At 42 years of age at the time of this assignment, Giacchino was among those who grew up with the William Shatner and Leonard Nimoy films of the 1980's, himself an admitted fan of the music to come from those films. As Abrams' regular collaborator, his involvement in 2009's Star Trek was never really doubted. Hopes for his approach to the reboot were high for a number of reasons, foremost being the amount of talent the (then) Oscar-nominated composer had exhibited from the "Medal of Honor" video games to Pixar features and several franchise and concept reboots already in his career, and this was before he took over the Jurassic Park and Spider-Man franchises. Anyone familiar with his creative adaptation of his "Medal of Honor" music into both his "Lost" television and Ratatouille film music knew his capability to smartly incorporate existing material, even if sometimes with a tongue in cheek attitude. For a few film score collectors, there was a wish to revisit Cliff Eidelman in the franchise. While his career in Hollywood never achieved the success that many had believe was inevitable in the early 1990's, Eidelman's music for Star Trek VI: The Undiscovered Country represents an extremely compelling single entry in the franchise that adeptly closed the Kirk and Spock era with a keen balance of gothic menace and heroic fanfare. With the legendary Jerry Goldsmith's death and an assumption that none of the previous composers (on screens big or small) would be involved in the eleventh picture, Giacchino was among the best alternatives, serving as a capable and young voice for this franchise with the same potential for fruitful longevity in the concept that David Arnold had proven to be for several James Bond films dating to 1997. Perhaps not surprising are the numerous similarities between the intentions behind Giacchino's work for Star Trek and Arnold's highly acclaimed music for Casino Royale, the Bond franchise's equivalent reboot. Both scores utilize a familiar canvas for their basic atmosphere, not rocking the boat (as, for instance, the producers of "Enterprise" had decided to dabble with by employing a rock song incongruous to the series' underscores), and both were intentionally constructed without overt connections to the franchises' previous music until the maturation of the characters at the end of their initial stories. The fact that Giacchino's score sounds, in many places, more appropriate for a Daniel Craig era Bond film, however, is most likely an odd coincidence.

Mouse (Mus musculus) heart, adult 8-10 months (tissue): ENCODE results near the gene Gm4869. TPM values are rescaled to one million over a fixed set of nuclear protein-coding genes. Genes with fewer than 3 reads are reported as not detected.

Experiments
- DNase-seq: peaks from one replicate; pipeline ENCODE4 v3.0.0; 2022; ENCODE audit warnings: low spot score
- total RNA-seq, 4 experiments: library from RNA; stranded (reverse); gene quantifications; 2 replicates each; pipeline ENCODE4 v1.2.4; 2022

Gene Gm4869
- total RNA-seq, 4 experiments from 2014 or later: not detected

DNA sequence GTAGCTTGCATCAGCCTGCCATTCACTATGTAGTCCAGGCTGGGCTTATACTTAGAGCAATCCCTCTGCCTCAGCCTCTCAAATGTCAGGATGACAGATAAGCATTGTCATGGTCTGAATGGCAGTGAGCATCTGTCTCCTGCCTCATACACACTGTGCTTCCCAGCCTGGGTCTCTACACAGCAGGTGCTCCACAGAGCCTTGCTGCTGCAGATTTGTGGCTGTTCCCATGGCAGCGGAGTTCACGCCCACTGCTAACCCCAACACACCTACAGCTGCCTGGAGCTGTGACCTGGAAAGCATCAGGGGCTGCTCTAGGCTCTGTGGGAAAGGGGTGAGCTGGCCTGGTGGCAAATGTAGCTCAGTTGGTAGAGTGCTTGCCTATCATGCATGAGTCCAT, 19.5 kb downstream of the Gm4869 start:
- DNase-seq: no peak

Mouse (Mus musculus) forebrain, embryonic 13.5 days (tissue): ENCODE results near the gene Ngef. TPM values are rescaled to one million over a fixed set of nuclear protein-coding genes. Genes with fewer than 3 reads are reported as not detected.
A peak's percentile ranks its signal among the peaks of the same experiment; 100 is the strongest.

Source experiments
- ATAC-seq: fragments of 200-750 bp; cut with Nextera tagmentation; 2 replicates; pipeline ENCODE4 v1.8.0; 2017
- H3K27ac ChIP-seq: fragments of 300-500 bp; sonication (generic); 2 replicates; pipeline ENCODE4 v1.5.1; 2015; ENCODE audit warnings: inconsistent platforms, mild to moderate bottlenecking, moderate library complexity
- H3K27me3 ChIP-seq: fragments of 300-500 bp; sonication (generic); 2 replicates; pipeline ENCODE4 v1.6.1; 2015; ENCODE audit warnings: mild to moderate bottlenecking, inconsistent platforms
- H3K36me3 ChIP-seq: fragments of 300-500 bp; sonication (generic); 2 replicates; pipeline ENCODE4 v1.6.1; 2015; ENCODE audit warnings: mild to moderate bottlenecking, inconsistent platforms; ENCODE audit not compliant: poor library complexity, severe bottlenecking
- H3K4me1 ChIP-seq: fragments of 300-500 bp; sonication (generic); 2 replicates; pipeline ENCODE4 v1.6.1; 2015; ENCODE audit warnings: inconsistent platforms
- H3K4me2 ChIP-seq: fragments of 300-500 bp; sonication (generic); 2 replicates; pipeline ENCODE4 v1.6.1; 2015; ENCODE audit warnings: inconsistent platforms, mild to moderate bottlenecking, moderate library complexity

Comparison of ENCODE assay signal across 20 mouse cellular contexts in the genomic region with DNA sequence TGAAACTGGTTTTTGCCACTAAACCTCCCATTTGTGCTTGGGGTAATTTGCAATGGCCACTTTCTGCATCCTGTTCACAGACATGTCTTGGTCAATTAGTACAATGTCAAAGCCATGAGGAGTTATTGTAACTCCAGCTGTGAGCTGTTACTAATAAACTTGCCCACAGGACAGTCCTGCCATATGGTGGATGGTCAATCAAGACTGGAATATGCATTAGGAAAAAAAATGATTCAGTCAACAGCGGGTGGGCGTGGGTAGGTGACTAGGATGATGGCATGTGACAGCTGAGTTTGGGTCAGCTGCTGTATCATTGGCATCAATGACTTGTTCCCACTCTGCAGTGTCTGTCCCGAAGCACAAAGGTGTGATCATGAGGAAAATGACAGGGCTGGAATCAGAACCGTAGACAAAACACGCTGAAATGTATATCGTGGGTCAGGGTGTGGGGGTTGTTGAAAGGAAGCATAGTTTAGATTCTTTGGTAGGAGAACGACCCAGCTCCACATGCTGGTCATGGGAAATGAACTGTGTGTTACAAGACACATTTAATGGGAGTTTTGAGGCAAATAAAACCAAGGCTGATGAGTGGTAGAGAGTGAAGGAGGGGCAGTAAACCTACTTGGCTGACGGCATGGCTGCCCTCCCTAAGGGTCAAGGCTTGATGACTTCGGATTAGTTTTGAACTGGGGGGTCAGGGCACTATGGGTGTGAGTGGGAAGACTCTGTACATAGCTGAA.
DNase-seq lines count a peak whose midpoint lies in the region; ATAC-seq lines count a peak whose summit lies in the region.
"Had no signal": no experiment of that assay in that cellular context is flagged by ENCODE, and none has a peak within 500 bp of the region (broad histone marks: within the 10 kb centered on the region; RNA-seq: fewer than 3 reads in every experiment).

Therein lies the most intriguing aspect of this soundtrack. The lack of obvious references to themes by Goldsmith or James Horner isn't necessarily a detriment, and the withholding of Alexander Courage's fanfare and theme from "The Original Series" until the end isn't particularly bothersome. "J.J. and I decided to hold off on that famous theme as long as we could," said Giacchino at the film's debut. "And, when we do use it, it's almost a reward for everything the characters have gone through." After the success of Arnold's unhindered performance of Monty Norman's original Bond theme at the end of Casino Royale, nobody can really fault Giacchino for delaying the same kind of popular connection in Star Trek. But far more interesting about Giacchino's music for this film is the fact that it doesn't exude any of the deeper, atmospheric characteristics of a usual Star Trek venture. It plays as though its personality is 70% focused on adventure and 30% focused on drama, and nowhere to be heard at any point is the concept of fantasy. At the heights of the Goldsmith, Horner, and Eidelman scores, there was an intangible element of awe that accompanied the concept of "the final frontier." In the scores of those three composers, this idea manifested itself in the form of majesty from slow tempi, broad strokes, and a deeply resounding sense of impact. Perhaps Horner's sea-faring title theme best represents this sense of larger than life fantasy, though Goldsmith's original 1979 score certainly poured on this element outside of its own fanfare. For Eidelman, a certain reliance on Gustav Holst's "The Planets" provided this feeling. Despite Giacchino's assertion that he did work some inspiration from these scores into his own music, that connection seems buried in mostly obscure progressions. Instead of addressing the element of fantasy as any strong score in this franchise has done before, the composer has instead created a straight forward adventure score that would be, with only a touch of jazz, a competent James Bond entry. A lack of any significant role for electronic rhythms or other effects contributes to this feeling, and it is possible that the extremely fast-paced narrative of the film precluded any notion of expansive majesty in this entry. On the whole, however, Star Trek doesn't fit in any tangible way with its predecessors, much like Leonard Rosenman's strikingly different tone for Star Trek IV: The Voyage Home. You know you're in for a shock when you hear the slamming orchestra hits in Giacchino's main title, a technique he reprises a few times to keep the adrenaline pounding.